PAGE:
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Acta Amazonica

Print version ISSN 0044-5967On-line version ISSN 1809-4392

Acta Amaz. vol.37 no.3 Manaus  2007 



PKO - Alternative method for isolating mycobacteria from sputum


PKO - Um método alternativo para o isolamento de micobactérias em amostras de escarro



Julia Ignez SalemI; Clarice Maia CarvalhoI; Mauricio Morishi OguskuI; Rosália MaiaII; Antonio Ruffino-NettoIII

ILaboratório de Micobacteriologia, Coordenação de Pesquisas em Ciências da Saúde, Instituto Nacional de Pesquisas da Amazônia, Manaus, AM, Brasil. Corresponding author. Mailing address: Laboratório de Micobacteriologia, Coordenação de Pesquisas em Ciências da Saúde/INPA, Av. André Araújo 2936, Aleixo, CEP 69060-001, Manaus/AM, Brasil. Phone: 55 92 xx 3643-3058. E-mail:
IIÁrea Técnica de Pneumologia Sanitária, Ministério da Saúde, Brasil
IIIDepartamento de Medicina Social, Faculdade de Medicina de Ribeirão Preto, Universidade de São Paulo - Professor Titular de Medicina Social da FMRP- USP




We elaborated an alternative culture method, which we denominated PKO (initials in tribute of respect to Petroff, Kudoh and Ogawa), for isolating Mycobacterium tuberculosis from sputum for diagnosis of pulmonary tuberculosis (TB), and to compare its performance with the Swab and Petroff methods. For the technique validation, sputum samples from patients suspected of pulmonary TB cases were examined by acid-fast microscopy (direct and concentrated smear), PKO, Swab and Petroff methods. We found that Petroff and PKO methods have parity in the effectiveness of M. tuberculosis isolation. However, by the PKO method, 65% of isolated strains were detected in a period of £15 days, while by the Petroff method the best detection was in an interval of 16-29 days (71%). In positive smear samples, the average time of PKO isolation is only superior to the one related for Bactec 460TB. In conclusion, the exclusion of the neutralization stage of pH in the PKO reduces the manipulation of the samples, diminishes the execution time of the culture according to the Petroff method and facilitates the qualification of professionals involved in the laboratorial diagnosis of Tuberculosis.

Keywords: Diagnostic method, Mycobacterium tuberculosis, PKO, Tuberculosis


Foi elaborado um método de cultivo alternativo, denominado por nós PKO (iniciais referentes à Petroff, Kudoh e Ogawa), para o isolamento do Mycobacterium tuberculosis em amostras de escarro para o diagnóstico da tuberculose pulmonar (TB). Para validação da técnica, amostras de escarro de pacientes suspeitos de TB foram submetidas aos métodos de baciloscopia (direta e pós-concentração), PKO, Swab e Petroff. A análise comparativa entre o método de Petroff e o PKO mostrou paridade de resultados em relação ao isolamento e número de colônias de M. tuberculosis. Porém, pelo método PKO, 65% das cepas isoladas foi detectada em um período £15 dias, enquanto que pelo método de Petroff a melhor detecção ocorreu em um intervalo de 16-29 dias (71%). O tempo médio de isolamento pelo PKO é somente superior ao sistema comercial Bactec 460TB em amostras positivas na baciloscopia. A exclusão da etapa de neutralização de pH no método PKO reduz a manipulação das amostras, diminui o tempo de execução do cultivo em relação ao de Petroff e facilita o treinamento de profissionais que realizam o diagnóstico laboratorial da TB.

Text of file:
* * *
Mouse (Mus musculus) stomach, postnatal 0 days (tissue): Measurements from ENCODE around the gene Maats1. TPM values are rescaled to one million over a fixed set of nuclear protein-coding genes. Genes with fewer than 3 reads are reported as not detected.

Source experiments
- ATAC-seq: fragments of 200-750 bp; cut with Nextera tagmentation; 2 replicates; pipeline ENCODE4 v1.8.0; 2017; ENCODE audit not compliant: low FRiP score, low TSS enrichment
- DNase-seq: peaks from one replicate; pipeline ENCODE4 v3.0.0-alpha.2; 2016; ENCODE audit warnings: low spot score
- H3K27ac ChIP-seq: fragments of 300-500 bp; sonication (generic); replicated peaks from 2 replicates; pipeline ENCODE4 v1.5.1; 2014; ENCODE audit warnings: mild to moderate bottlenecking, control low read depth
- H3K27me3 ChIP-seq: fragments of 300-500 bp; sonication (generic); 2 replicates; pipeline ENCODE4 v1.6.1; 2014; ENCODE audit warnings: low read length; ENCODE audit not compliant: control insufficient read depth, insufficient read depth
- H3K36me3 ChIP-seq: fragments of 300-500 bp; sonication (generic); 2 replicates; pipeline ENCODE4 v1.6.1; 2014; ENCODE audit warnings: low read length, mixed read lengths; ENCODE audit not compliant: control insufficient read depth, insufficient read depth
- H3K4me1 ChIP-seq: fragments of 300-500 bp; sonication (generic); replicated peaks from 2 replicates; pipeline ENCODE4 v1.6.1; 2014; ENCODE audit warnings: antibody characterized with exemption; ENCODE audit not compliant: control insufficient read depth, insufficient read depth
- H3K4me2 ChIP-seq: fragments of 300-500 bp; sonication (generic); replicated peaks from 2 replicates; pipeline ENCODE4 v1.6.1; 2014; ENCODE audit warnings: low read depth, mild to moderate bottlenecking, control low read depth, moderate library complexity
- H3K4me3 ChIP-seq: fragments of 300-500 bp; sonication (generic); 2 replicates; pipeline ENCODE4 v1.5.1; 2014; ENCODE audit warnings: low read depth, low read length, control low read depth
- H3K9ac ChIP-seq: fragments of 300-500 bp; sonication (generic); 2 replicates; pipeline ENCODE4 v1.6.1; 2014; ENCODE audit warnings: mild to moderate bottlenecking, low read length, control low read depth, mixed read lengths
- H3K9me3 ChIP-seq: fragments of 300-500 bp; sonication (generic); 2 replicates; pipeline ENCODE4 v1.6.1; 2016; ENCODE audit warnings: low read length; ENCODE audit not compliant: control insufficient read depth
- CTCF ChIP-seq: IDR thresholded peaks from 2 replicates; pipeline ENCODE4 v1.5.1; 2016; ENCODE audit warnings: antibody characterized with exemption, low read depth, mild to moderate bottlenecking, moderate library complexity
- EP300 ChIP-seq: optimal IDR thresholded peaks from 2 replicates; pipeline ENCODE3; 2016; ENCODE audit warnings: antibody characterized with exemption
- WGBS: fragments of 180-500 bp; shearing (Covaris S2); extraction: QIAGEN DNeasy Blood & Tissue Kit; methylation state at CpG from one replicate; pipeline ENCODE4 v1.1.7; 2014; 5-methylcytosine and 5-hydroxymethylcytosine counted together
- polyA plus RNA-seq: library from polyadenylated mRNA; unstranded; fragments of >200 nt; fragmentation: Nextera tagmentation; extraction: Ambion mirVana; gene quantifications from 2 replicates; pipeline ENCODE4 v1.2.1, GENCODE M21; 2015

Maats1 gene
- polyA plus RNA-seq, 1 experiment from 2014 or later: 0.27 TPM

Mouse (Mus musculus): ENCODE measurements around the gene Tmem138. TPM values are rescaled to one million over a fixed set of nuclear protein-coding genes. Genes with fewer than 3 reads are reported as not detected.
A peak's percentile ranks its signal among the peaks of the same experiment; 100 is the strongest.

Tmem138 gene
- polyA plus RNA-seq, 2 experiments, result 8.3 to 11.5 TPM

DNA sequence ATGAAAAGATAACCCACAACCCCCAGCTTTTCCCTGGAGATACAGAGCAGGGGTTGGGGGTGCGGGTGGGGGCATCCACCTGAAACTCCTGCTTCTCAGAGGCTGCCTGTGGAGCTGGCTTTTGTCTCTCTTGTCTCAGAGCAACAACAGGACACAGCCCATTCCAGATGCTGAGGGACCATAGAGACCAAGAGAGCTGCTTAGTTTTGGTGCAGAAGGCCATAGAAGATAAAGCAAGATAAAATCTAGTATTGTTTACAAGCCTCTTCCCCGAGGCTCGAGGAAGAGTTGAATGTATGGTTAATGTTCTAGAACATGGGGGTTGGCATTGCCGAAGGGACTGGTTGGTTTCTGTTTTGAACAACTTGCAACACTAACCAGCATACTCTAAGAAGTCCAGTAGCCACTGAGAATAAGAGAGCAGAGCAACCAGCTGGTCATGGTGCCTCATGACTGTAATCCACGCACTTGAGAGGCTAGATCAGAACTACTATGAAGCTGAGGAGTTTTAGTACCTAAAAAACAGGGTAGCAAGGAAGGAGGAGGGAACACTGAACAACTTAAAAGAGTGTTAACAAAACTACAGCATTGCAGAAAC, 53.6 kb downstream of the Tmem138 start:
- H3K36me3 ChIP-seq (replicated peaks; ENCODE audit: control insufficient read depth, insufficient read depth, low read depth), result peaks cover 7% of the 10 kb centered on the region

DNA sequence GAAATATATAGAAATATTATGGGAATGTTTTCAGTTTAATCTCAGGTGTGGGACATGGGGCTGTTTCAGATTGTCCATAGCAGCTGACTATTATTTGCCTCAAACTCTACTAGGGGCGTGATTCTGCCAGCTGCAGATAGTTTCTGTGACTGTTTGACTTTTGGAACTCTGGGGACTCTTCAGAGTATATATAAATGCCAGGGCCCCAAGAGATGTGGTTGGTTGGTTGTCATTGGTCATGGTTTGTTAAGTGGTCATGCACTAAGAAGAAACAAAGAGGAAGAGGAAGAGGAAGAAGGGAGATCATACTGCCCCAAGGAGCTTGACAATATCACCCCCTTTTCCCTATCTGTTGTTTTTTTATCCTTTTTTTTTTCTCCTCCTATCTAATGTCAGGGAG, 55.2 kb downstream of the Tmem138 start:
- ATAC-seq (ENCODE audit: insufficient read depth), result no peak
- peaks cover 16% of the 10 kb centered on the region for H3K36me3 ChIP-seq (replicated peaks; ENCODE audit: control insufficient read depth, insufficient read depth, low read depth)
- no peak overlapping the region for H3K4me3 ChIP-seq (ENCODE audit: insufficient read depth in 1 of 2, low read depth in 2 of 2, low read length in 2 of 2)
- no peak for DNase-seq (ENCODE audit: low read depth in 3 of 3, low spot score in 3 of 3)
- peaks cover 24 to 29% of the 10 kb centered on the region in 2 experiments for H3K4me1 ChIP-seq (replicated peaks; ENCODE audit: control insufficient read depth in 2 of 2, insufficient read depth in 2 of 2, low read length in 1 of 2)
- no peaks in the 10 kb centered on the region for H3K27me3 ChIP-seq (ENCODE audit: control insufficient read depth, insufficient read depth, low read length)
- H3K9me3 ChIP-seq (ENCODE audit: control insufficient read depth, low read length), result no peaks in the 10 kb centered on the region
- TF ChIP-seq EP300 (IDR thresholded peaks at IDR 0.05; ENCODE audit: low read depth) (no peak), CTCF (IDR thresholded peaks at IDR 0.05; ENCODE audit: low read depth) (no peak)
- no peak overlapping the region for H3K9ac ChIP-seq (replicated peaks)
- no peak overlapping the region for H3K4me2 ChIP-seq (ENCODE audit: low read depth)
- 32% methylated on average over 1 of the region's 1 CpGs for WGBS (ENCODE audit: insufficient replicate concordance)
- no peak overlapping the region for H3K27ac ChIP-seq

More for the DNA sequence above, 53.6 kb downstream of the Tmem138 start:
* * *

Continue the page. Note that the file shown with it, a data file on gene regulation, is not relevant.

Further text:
Palavras-chave: Método diagnóstico, Mycobacterium tuberculosis, PKO, Tuberculose




The automatized bacteriological methods are rapid and reliable in isolating and identifying Mycobacterium tuberculosis. However, in the public health network of developing countries, most laboratories working in Tuberculosis (TB) control still use the classical methods of isolation, because of the high cost of equipment and maintenance of the automatized bacteriological methods. Thus, the classical methods should be improved for optimized use in laboratories with limited resources. This becomes more important because in developing countries such as Brazil, about 40% of the population with pulmonary TB is not diagnosed by the direct microscopy method (Who, 2004) recommended by Tuberculosis Control Program of the Brazilian Health Department. Despite the intense care and directions on procedures for obtaining secretions, a large part of these patients have successive negative microscopy tests for acid-fast bacilli (AFB). They are patients who present paucibacillary secretions (David et al., 1989), that is, clinical samples with less than 10.000 In such cases, the isolation of M. tuberculosis in culture mediums is still the only method indicated and accepted for the verification of diagnostic suspicion. To carry it out, four distinct stages are essential: decontamination, centrifugation, neutralization and inoculation in culture mediums. The different forms used generated different classical methods which are used in the routine diagnosis of TB.